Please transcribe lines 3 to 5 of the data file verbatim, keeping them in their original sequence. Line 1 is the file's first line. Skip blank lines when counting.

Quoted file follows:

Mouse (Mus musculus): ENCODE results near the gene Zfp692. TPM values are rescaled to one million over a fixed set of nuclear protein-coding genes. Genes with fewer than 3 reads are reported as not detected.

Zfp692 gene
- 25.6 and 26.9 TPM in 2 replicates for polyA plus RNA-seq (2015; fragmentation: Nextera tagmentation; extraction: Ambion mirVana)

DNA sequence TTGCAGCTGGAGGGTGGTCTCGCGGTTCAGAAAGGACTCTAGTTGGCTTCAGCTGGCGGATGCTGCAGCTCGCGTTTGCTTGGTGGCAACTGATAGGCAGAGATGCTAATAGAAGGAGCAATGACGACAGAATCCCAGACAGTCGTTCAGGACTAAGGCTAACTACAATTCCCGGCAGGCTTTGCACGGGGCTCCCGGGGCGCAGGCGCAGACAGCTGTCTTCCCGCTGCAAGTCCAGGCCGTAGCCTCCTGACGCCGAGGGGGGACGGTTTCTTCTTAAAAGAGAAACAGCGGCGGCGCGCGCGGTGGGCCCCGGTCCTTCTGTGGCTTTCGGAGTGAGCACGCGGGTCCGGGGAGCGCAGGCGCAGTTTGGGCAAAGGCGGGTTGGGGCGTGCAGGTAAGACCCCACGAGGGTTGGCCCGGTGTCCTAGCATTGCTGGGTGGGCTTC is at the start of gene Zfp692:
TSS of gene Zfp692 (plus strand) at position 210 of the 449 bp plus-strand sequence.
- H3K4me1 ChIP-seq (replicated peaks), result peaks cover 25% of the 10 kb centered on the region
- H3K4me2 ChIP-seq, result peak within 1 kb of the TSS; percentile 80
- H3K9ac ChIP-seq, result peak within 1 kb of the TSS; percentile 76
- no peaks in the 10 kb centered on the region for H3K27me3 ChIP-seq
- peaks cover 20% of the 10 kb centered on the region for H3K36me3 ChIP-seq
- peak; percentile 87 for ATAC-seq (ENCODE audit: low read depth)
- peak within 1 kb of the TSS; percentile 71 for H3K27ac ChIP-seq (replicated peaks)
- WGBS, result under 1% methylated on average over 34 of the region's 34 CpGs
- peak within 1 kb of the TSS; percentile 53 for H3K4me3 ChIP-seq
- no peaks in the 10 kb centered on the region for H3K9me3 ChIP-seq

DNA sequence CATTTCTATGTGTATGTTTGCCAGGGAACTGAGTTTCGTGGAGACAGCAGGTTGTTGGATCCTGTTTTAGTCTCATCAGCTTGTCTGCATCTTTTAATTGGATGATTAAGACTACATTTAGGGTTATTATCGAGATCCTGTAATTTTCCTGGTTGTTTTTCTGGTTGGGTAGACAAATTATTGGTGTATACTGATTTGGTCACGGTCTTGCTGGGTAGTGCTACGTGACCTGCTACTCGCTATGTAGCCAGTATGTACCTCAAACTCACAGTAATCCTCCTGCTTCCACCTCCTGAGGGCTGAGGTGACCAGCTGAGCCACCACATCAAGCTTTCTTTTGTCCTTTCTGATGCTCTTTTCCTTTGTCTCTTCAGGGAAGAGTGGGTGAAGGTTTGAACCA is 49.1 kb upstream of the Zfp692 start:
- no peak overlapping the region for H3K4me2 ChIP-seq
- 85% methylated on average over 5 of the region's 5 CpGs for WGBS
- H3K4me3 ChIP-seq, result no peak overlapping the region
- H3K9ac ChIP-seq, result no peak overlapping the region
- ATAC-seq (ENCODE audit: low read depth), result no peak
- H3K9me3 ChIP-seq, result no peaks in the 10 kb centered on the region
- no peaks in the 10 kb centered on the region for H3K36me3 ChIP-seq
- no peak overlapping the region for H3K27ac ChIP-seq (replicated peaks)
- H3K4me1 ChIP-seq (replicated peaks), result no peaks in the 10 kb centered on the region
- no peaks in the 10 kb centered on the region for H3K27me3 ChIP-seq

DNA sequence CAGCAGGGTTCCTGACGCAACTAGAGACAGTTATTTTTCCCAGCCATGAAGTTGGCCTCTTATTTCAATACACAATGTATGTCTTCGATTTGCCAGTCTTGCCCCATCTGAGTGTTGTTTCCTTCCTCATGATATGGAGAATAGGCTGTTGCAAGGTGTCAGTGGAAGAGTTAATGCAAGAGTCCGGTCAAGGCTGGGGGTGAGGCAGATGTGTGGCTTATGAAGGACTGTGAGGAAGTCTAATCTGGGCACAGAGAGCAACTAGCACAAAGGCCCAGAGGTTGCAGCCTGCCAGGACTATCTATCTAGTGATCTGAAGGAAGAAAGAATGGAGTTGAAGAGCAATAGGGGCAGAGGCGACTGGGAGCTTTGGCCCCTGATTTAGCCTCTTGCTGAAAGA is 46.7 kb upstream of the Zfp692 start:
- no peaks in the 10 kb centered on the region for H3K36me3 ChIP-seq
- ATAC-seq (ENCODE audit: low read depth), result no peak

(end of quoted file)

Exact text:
- 25.6 and 26.9 TPM in 2 replicates for polyA plus RNA-seq (2015; fragmentation: Nextera tagmentation; extraction: Ambion mirVana)

DNA sequence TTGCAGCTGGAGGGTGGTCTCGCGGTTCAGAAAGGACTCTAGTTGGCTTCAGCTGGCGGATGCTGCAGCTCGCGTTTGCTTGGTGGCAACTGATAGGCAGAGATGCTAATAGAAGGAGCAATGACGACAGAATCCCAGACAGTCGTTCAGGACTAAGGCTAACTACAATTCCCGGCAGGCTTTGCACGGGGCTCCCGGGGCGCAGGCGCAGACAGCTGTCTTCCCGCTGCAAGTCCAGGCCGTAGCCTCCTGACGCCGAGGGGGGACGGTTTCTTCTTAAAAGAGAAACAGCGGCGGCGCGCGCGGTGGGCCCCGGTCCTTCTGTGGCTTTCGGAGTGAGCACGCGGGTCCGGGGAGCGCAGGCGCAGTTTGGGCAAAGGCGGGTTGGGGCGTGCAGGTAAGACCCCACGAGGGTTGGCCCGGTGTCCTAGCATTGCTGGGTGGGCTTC is at the start of gene Zfp692:
TSS of gene Zfp692 (plus strand) at position 210 of the 449 bp plus-strand sequence.